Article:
‘What I’ve seen in the past is that the OEM isn’t always the best retailer, even though they’ve always tried to be the best retailer,” Barone says. “I think they’ve got a long way to go to be able to get that whole process worked out. I think there’s two generations of people right now. One is willing to buy it without test driving, looking at it or anything. Then there’s another generation that still has to drive it first.”
Barone is also keenly aware of the political power that tax-paying dealerships wield in their states.
“They’ve gone after that franchise system many times in the past,” he said. “I can tell you that the franchise laws are very, very strong and these state associations are poised on that. They have unbelievable legal arms, and they meet on this on a regular basis. But the sad part is that who actually wins or loses is the consumer. If direct sales work phenomenally well, then I think they’ll start to grow. But they’re going to get a lot of fight and a lot of pushback from the state associations.”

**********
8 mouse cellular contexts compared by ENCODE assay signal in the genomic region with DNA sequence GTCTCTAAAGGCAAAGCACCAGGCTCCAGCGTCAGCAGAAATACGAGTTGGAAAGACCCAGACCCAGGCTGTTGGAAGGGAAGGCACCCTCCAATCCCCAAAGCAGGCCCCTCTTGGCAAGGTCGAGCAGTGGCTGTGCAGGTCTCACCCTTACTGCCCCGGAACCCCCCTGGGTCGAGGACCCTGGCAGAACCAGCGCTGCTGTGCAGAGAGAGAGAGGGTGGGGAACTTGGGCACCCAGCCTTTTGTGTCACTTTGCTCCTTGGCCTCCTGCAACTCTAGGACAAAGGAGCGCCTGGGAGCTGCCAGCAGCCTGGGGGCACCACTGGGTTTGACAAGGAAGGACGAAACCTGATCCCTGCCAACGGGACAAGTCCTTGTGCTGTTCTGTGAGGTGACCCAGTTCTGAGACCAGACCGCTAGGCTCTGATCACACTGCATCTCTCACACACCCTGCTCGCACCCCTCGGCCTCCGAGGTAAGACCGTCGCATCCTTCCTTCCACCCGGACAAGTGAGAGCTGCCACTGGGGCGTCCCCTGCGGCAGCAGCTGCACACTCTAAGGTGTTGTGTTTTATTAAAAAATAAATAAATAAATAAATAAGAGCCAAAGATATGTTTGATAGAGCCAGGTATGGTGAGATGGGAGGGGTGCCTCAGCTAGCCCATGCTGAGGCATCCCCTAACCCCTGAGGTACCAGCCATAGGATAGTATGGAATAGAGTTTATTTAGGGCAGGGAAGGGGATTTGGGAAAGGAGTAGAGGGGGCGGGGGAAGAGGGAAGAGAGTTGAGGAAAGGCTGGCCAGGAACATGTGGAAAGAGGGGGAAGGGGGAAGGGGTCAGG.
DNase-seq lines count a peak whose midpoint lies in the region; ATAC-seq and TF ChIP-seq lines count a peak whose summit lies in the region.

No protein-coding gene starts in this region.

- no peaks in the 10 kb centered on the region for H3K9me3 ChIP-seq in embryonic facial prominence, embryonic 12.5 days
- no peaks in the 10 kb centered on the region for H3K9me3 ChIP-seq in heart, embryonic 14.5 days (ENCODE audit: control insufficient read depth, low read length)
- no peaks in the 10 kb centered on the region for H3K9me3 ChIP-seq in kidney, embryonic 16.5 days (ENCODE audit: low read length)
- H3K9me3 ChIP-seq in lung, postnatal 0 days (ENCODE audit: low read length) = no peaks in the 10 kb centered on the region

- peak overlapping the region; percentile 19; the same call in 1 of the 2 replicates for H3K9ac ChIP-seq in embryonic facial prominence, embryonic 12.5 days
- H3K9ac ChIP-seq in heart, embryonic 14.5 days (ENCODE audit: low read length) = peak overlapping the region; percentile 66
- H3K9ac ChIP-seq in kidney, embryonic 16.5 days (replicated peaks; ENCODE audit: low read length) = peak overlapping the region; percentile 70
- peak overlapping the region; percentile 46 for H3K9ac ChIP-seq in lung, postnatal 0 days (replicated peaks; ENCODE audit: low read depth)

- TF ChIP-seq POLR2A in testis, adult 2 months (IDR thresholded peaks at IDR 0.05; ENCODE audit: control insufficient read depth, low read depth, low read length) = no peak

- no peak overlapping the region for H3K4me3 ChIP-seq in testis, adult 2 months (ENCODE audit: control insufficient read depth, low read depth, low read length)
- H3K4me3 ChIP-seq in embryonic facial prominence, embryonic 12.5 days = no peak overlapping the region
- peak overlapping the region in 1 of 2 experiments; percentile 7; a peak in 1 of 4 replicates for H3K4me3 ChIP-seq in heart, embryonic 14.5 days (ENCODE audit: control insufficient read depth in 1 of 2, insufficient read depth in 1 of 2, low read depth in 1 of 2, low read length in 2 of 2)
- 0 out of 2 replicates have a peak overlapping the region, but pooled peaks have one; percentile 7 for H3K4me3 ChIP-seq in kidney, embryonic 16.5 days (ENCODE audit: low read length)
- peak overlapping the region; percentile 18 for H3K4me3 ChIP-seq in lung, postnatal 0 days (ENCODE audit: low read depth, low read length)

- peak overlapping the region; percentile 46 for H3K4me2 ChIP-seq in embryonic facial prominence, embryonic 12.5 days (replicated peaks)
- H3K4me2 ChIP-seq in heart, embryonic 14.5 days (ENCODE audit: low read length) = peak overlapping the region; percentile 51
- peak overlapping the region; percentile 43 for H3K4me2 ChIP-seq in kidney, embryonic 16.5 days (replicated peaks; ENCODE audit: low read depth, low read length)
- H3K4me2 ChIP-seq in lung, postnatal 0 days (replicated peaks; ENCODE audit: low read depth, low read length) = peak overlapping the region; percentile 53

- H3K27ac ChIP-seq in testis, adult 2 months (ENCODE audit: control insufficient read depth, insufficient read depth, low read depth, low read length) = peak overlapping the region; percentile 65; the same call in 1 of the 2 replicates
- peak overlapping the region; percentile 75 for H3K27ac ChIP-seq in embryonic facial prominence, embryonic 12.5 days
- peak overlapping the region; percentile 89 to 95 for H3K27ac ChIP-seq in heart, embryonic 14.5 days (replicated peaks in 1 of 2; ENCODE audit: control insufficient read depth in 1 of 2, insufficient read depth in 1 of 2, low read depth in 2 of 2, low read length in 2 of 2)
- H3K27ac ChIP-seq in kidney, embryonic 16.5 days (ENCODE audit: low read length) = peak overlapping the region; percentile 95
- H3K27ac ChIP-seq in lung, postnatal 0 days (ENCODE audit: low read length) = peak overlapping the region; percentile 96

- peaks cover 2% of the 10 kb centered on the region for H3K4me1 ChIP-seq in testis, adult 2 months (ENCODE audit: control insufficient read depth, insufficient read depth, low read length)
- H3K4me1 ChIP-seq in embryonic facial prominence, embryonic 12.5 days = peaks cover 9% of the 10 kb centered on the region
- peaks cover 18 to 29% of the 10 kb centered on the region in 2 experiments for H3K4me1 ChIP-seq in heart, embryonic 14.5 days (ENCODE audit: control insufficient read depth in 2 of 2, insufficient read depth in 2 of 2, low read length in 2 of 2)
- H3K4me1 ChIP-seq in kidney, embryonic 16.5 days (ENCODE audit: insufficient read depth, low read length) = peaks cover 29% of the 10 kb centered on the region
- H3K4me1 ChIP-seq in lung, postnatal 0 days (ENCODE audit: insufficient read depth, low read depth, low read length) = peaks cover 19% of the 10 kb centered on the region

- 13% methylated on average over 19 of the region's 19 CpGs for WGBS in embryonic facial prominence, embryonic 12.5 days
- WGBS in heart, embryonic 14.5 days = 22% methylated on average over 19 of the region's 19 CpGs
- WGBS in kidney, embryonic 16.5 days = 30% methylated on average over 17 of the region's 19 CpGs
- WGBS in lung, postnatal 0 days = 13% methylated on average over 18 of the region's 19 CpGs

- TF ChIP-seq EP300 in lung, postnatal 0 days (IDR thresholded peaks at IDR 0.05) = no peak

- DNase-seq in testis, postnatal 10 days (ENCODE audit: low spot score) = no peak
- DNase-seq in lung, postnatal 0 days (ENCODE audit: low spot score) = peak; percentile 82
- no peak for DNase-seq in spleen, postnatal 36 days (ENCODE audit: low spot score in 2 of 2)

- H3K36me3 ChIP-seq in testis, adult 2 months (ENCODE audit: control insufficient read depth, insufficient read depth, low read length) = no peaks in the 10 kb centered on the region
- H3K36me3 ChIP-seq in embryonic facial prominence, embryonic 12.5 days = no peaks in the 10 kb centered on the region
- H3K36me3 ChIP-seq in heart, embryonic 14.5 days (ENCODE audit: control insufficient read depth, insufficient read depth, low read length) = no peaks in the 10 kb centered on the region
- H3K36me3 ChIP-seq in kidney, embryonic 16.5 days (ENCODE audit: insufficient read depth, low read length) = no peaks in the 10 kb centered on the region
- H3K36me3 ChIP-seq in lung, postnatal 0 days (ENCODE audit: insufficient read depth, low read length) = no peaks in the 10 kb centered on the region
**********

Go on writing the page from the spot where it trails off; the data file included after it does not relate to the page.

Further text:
One of the areas where the future of retail sales is being formed is in ACV’s specialty of distributing trade-in cars to used car dealerships. Handling trade-ins has been a major defense point of the franchise model, but even that could be changing.
“We’ve approached the manufacturers to help them handle that trade,” Barone said. “Whatever process those guys want to do, we can make it very convenient for the consumer. During COVID we all learned that people don’t want to go into somewhere if they don’t have to.
“So we’ve adapted to that. We actually will go to the consumer’s home or their work, and we’ll run a live auction right in their driveway to be able to get them top dollar on their trade from dealers all across the country. We’re being very, very flexible to the consumer.”
Adapting to the new reality
Across the country, dealers are installing free EV charging stations, which seems like a small thing, but Barone points out that it brings drivers to the showroom and keeps them there for enough time to look at the new cars for sale as well as parts and accessories, and also exposes them to the service department if any error codes are displayed on their cars.
“I think their mindset is we’ll sell more cars, we’ll drive those consumers back to the dealership, and we’ll still have that consumer there for services,” Barone said. “It’s about getting the customer to the dealership.”